Health Check: Cheating Colon Cancer
Improve digestion and prolong colorectal health with these simple tips.
First, what is the colon? It consists of several feet of soft intestine, and it combines with the rectum to form the large intestine. The colon’s function is to remove water and salt from solid waste before it exits your body.
Many people have preconceived notions about colon cancer — a disease that is the third most-common cancer diagnosed in the United States. Here’s to setting the record straight: Although more men have colon cancer than women, the number of women diagnosed with colon cancer is increasing. The cancer usually begins as a polyp, or a small, fleshy growth, on the interior lining of the colon or rectum.
Polyps can be benign (harmless) or malignant (liable to cause cancer); if detected early enough, polyps can be removed before they spread or become cancerous. That’s why it’s crucial for both men and women to schedule regular colonoscopies starting at age 50, or sooner if the patient’s family has a history of colorectal cancer. Follow these tips to maintain a healthy large intestine.
Exercise. You already know that exercise provides a number of health benefits. One of these benefits is improved colon health, likely related to a strengthened immune system, little to no inflammation in the colon and reduced levels of insulin. The proof is in the research: A recent study in the Journal of Sports Medicine found that men and women who exercised consistently for 10 years had a significantly lower risk of dying from colon cancer after being diagnosed than their more sedentary cohorts.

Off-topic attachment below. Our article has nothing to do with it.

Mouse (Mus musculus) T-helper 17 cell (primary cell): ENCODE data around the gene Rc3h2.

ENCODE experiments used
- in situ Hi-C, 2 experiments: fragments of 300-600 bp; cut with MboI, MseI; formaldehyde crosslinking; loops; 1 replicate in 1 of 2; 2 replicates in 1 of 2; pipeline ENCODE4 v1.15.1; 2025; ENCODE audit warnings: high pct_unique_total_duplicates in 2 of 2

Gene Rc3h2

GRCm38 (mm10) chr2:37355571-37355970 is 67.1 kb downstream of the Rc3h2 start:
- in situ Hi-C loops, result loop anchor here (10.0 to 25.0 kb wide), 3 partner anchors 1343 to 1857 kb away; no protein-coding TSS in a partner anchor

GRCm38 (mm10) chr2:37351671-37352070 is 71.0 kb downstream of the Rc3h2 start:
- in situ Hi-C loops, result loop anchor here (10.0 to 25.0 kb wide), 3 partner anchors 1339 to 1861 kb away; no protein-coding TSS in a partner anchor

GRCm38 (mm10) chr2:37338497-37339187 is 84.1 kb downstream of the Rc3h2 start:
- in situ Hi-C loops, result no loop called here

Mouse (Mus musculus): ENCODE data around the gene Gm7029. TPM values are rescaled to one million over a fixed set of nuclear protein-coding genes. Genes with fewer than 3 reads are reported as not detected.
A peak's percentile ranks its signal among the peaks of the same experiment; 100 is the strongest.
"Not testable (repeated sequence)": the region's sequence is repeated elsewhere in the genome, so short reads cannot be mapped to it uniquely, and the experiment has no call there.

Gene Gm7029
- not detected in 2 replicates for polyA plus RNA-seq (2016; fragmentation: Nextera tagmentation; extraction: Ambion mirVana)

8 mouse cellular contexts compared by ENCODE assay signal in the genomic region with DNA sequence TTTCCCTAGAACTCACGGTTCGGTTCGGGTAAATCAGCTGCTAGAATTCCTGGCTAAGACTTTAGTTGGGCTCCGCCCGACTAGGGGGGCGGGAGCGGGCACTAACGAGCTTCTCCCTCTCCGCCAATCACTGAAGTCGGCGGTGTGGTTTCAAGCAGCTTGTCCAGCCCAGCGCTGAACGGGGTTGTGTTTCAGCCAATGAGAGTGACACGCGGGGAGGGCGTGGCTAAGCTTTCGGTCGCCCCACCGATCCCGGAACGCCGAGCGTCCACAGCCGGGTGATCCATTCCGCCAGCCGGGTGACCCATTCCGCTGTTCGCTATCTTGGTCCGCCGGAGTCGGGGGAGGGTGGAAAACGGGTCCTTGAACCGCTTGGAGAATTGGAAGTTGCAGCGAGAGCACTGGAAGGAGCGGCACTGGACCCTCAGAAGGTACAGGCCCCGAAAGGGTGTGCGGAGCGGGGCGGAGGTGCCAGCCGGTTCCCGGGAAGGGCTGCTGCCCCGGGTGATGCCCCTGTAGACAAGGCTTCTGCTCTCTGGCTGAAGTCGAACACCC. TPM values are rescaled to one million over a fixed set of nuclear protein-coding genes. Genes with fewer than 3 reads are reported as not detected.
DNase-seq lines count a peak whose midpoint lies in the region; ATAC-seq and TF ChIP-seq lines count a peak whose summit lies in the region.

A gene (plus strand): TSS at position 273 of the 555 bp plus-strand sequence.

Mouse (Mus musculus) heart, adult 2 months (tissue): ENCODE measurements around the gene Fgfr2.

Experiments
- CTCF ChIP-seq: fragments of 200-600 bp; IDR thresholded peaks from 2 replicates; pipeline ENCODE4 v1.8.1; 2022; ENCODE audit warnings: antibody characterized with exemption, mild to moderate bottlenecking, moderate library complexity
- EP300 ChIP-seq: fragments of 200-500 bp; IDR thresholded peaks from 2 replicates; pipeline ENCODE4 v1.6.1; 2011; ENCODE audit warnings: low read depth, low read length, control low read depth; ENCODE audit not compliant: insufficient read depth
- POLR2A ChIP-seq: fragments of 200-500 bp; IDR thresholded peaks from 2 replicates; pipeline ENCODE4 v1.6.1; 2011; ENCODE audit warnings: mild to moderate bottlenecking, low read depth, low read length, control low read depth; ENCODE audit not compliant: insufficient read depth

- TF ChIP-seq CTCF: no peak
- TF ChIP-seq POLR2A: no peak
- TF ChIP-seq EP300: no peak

Get your Vitamin D. Americans’ average dietary intake of Vitamin D — the name given to a group of fat-soluble substances that the body can turn into hormones — is below average. According to the National Cancer Institute, higher intakes of Vitamin D have been associated with lower levels of colorectal cancer.
Consider supplements. Along with Vitamin D, several dietary supplements may be beneficial to colon health. These include selenium and curcumin; and according to a study by the University of Oxford, a daily aspirin regimen may also lower the risk of colorectal cancer.
Eat your fruits and vegetables. Diets high in fiber, which is found naturally in many fruits and veggies, have been shown to decrease the risk of colon cancer. Focus on the cruciferous family of vegetables, including kale, broccoli, cauliflower and bok choy. These veggies have plenty of glucosinolates: sulfur-containing compounds that have been linked to prevention of many forms of cancer, including colorectal cancer.
Cut back on meat. Consumption of meat, especially the red and processed varieties, has been associated with an increased risk of colorectal cancer. Processed meats include smoked, cured or salted meats, which may contain chemical preservatives like nitrates. Limit meat intake to about one pound per week, and pay attention to your cooking temperatures — high-heat cooking options like frying, grilling and broiling are partially responsible for the production of chemicals linked to cancer.